Saturday, November 24, 2012

Kale growing again after late night deer feast

We actually had time (and warm weather) to clean up our family garden this past week after finally getting all of our 2013 garlic into the ground and mulched. Here are a few updated photos of our kale:


Our cleaned up family garden with the remaining three kale plants in the middle of the photo. The 60+ dead heirloom tomato plants plus the 2011 corn stalks are finally pulled out! And my husband is finally grinding the dried corn from the 2011 corn and making corn bread - delicious!! - far superior to any cornmeal or cornbread mix in the stores.  


The curly kale that the deer topped and ate most of the side leaves. You can see where the kale leaves are starting to grow back, little leafy nubs where each leaf was previously. Interesting, as I was cleaning up, I found tiny leaves perfectly intact on the ground. I wondered if the deer spit them out, but my husband wondered if they were just sloppy or clumsy chewers! 


The large and beautiful Red Russian kale plant that we will feast on for several weeks still, even with a bit of snow predicted for tomorrow morning. 


Close-up view of the Red Russian kale with rain drops from the short rain shower the night before this photo was taken the next afternoon. I was surprised by how long these drops lasted! 

The Lacinato kale variety was the one plant that was completely demolished by the deer. There was no post-mortem photo of it. The solar-powered battery that powers the electric fence around our family garden failed, leading to the brazen and successful attempt to crash over (through) the fence. Thankfully the battery was still under warranty with the replacement 'in the mail'. Of course my husband still needs to replace the missing fence, just one of the many winter projects on the list. :)

I had a fleeting thought about naming our farm The 365 Day Farm, but even I thought that might sound a bit overwhelming, and I want to be here! (PS - we did take Thanksgiving Day off, so I guess we could say we are The 364 Day Farm). But wait, if we do get chickens, geese, and goats, there is no 'day off' so we would be back to The 365 Day Farm. :)

Where kale is more than decoration on my plate, 365 days of the year!

Diana Dyer, MS, RD

Friday, November 23, 2012

Brassica Biology!

In case I have to confess (i.e., in case you have not noticed or come to your own conclusions), I am an unabashed science geek meaning that in addition to loving to taste, eat, and share recipes about kale (and its many Brassica cousins), I love knowing 'all things science' about kale and nearly everything else, from its nutrient and phytochemical contents to its health benefits, including all about how it grows or doesn't grow well and even how it affects the growth of other plants.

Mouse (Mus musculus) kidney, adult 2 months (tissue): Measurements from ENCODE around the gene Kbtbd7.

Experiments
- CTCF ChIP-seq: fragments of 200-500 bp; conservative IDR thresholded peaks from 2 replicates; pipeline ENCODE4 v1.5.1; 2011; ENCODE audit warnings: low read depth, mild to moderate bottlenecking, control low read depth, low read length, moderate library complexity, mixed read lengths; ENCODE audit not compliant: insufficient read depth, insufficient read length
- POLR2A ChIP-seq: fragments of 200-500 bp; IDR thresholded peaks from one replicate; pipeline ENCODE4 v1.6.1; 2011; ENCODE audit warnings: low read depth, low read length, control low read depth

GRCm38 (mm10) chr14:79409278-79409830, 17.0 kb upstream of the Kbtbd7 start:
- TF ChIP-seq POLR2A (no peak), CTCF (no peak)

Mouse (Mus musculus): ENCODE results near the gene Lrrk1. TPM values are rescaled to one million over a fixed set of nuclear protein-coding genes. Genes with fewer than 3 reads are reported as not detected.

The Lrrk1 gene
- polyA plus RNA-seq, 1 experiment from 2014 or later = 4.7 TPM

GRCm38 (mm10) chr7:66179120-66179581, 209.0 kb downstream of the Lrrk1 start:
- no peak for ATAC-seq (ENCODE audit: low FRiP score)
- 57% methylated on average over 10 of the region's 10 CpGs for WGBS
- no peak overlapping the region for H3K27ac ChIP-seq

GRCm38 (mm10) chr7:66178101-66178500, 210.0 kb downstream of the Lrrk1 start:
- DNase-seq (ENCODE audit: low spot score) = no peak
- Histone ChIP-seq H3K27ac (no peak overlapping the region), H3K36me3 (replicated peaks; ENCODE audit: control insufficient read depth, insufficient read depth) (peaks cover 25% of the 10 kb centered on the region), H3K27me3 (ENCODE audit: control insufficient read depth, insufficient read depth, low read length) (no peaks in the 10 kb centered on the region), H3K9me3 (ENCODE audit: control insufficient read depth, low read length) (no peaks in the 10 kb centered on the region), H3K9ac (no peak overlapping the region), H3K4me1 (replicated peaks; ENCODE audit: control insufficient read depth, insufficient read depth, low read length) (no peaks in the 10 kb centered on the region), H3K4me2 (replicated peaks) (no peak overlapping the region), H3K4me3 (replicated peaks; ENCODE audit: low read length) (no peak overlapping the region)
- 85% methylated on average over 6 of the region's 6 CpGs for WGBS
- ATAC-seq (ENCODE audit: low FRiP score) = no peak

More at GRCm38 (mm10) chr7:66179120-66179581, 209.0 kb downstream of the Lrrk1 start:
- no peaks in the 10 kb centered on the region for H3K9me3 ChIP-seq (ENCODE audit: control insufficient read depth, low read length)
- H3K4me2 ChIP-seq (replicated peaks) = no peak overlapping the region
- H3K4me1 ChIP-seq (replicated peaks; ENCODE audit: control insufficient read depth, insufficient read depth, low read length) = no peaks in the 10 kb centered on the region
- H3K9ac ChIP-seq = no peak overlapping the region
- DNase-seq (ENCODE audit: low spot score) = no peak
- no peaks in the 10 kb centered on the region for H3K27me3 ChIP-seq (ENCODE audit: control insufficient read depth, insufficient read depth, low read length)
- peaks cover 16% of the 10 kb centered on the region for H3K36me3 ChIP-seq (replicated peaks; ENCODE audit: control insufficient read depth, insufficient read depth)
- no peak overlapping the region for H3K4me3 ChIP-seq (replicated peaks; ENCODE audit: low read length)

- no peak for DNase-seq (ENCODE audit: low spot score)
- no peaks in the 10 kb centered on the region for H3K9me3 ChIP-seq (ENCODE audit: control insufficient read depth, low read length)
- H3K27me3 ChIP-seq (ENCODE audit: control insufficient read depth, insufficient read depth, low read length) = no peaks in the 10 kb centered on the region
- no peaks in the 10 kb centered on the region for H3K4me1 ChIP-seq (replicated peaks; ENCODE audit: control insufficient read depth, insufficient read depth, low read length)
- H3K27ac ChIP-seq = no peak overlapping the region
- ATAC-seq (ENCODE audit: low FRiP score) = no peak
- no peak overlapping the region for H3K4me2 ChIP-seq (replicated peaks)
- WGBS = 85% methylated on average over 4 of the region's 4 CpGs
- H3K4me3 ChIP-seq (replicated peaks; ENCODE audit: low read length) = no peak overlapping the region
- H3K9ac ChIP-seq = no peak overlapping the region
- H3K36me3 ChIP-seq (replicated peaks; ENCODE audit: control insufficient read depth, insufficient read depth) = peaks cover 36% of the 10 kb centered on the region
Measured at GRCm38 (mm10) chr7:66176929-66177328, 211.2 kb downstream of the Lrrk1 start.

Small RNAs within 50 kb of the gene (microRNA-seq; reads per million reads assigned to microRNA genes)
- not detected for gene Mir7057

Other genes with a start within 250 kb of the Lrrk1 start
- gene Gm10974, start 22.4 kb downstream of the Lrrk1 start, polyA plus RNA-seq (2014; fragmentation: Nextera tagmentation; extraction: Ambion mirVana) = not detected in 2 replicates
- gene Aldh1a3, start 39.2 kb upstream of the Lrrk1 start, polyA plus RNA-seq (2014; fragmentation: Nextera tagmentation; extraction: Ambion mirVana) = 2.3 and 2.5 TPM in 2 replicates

I don't have time to post everything I read about (or the questions I ask myself), but I just had to share a blog I found this morning (from finally reading some of my kale alerts) along with some posts on this blog about, what else?, Brassica vegetables.

I love having a background in both biology and nutrition, but somewhere in-between those two college degrees, my husband taught me how to cook, how to taste food, how to grow food, and (deep, dark confession here!) how to really, truly love and enjoy food, all foods as food, not just as biology and nutrients (he also has one degree in biology but has been way ahead of me, and way ahead of the current curve, of re-thinking nutrition to emphasize foods - d'oh! - not just nutrients), so how lucky am I?? Answer - I am both very lucky and very grateful. :) :)

So in the spirit of Thanksgiving, I am very thankful for the readers of my kale blog (~1,000 of you are visiting this blog every single day of the year, even holidays - who would have guessed?!) and I want to share this great blog I just found called "The Botanist in the Kitchen - where botany meets the cutting board", along with their recent posts about Brassica vegetables. I have actually printed these posts out so I can read them in big print, at my leisure, underlining, making notes, adding sticky notes with questions, ideas for my own growing, projects for students, and blogging, etc, etc (I told you I love kale and other Brassicas and that I am a 'geek').  Here is the main blog and the three recent Brassica posts:

https://botanistinthekitchen.wordpress.com/2012/11/05/the-extraordinary-diversity-of-brassica-oleracea/

https://botanistinthekitchen.wordpress.com/2012/11/20/598/

https://botanistinthekitchen.wordpress.com/2012/11/20/the-most-political-vegetables-a-whirlwind-tour-of-the-edible-crucifers/


A repeat photo of my 'baby kale', now more like teen-aged kale and other spicy salad greens like arugula, mustards, baby bok choi, my two parsleys, and even some 'still hanging in there' nasturtiums. Today my baby greens may be experiencing the true end of summer (haha) as yesterday's very very unseasonable 60+ degree day on Thanksgiving Day dives down to the 30's complete with a stiff wind from the north bringing both snow and sleet. We had a very lovely home-grown Brassica salad for our Thanksgiving meal yesterday, which could not have been more local or fresher, with even my mother commenting on how beautiful and tasty these greens were.

All hale kale! I hope some of you enjoy reading the other articles I found (above) as much as I enjoyed sharing them with you!

Where kale is more than decoration on my plate!

Diana Dyer, MS, RD